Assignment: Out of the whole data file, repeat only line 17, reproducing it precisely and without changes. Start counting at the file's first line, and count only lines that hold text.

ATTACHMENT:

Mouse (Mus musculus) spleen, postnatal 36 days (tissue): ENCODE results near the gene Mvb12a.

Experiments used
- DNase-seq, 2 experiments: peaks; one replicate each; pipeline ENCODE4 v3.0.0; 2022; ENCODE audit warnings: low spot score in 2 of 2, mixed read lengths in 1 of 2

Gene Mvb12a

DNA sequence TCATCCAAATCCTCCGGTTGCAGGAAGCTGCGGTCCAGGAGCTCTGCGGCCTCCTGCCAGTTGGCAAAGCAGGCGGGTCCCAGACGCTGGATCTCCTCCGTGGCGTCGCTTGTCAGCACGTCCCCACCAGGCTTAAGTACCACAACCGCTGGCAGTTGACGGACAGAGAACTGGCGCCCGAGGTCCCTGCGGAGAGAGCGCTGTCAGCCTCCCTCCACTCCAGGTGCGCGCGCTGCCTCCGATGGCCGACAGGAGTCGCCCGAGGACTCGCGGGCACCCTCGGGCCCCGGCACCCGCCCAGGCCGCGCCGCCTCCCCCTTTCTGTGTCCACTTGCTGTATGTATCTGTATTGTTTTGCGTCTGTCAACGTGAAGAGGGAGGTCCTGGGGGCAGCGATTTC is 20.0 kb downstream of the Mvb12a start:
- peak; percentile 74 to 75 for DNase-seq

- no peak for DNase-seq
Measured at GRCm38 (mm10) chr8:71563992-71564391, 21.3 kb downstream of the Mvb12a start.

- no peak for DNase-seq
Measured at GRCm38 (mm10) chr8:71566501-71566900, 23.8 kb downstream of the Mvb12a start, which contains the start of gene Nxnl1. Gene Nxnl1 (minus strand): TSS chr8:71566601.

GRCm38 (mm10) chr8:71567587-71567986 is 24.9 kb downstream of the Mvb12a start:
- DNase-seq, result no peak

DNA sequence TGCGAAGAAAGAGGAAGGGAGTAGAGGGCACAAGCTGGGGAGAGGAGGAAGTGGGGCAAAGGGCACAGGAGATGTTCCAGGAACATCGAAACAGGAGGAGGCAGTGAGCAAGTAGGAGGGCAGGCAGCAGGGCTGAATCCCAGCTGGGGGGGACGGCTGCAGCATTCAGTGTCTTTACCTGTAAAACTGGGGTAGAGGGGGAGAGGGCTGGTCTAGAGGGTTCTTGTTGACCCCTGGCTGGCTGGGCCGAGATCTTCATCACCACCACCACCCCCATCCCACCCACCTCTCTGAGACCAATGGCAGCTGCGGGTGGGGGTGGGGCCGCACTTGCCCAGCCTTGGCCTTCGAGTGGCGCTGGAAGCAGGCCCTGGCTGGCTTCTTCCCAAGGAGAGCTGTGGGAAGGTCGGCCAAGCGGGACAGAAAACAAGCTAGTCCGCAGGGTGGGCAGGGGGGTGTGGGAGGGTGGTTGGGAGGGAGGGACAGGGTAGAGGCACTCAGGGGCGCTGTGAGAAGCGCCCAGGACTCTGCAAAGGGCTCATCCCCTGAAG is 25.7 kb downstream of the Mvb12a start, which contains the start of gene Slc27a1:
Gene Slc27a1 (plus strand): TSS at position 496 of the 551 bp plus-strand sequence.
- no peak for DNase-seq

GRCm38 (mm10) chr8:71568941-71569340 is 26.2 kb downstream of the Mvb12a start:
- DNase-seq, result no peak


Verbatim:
- DNase-seq, result no peak